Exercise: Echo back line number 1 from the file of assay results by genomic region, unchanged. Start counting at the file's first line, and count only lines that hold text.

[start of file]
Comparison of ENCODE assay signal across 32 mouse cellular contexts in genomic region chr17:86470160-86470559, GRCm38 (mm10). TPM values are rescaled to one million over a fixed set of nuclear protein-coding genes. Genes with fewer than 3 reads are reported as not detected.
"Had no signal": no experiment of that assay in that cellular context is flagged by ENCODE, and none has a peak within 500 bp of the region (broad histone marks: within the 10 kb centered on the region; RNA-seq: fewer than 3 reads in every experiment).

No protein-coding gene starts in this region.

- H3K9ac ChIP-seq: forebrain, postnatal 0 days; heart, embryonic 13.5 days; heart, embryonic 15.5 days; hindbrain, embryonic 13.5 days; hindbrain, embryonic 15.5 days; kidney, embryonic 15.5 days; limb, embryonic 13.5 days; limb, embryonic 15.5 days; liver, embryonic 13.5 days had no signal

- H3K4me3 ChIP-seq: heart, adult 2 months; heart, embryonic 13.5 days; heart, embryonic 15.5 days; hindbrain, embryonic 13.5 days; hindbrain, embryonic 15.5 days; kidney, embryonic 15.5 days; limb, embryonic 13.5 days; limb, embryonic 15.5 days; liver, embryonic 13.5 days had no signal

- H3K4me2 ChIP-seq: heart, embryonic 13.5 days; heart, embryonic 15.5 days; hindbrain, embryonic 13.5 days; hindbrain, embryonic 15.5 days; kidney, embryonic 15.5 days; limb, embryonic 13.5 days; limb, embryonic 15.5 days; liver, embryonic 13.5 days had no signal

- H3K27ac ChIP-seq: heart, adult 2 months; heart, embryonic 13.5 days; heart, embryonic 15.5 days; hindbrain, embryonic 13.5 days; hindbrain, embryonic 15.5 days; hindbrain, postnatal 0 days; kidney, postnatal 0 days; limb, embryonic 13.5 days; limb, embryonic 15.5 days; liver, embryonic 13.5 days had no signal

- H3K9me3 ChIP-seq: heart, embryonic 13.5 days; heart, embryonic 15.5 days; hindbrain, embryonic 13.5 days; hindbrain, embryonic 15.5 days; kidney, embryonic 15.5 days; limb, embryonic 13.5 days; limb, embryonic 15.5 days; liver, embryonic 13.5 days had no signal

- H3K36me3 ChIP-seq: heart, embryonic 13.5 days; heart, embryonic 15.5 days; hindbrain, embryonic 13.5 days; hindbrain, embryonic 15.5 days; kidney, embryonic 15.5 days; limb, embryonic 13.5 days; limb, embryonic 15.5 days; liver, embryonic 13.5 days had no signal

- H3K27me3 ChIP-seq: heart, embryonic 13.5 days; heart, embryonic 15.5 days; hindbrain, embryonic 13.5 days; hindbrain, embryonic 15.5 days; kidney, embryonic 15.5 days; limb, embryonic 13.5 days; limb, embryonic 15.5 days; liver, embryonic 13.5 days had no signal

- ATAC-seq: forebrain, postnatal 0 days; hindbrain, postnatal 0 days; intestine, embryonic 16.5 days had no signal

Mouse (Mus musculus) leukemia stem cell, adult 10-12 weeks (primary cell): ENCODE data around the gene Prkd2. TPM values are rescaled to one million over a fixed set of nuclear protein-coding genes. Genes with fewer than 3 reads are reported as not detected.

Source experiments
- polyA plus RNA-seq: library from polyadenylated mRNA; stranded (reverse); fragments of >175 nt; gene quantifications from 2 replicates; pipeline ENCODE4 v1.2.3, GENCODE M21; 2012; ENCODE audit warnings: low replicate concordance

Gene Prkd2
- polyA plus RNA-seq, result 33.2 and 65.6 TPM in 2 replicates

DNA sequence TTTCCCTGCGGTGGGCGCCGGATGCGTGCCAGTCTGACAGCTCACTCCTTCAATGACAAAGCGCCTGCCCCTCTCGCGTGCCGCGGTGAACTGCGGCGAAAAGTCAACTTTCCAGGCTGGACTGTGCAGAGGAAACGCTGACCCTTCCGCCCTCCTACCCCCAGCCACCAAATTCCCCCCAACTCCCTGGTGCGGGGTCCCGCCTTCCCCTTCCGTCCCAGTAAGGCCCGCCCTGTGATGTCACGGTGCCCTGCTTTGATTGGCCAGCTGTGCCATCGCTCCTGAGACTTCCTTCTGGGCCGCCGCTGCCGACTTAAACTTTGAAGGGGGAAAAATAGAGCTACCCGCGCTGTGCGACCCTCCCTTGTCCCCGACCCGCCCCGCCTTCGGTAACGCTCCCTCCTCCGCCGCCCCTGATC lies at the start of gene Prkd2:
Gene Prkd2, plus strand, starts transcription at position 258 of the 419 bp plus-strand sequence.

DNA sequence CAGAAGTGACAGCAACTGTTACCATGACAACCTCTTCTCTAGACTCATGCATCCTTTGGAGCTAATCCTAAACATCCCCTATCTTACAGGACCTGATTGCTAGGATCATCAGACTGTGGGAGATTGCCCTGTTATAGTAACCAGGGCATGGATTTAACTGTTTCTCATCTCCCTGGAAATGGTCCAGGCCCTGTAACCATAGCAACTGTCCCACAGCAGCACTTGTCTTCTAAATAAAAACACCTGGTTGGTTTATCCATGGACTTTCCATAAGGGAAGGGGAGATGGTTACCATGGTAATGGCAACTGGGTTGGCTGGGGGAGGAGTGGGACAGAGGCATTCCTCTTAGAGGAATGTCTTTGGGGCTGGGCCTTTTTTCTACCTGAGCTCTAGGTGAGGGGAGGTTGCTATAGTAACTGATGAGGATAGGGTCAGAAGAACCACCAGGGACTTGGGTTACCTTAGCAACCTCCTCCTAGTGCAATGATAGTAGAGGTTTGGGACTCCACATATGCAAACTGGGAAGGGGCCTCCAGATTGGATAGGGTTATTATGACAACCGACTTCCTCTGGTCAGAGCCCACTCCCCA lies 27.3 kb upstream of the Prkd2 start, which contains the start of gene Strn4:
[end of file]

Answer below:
Comparison of ENCODE assay signal across 32 mouse cellular contexts in genomic region chr17:86470160-86470559, GRCm38 (mm10). TPM values are rescaled to one million over a fixed set of nuclear protein-coding genes. Genes with fewer than 3 reads are reported as not detected.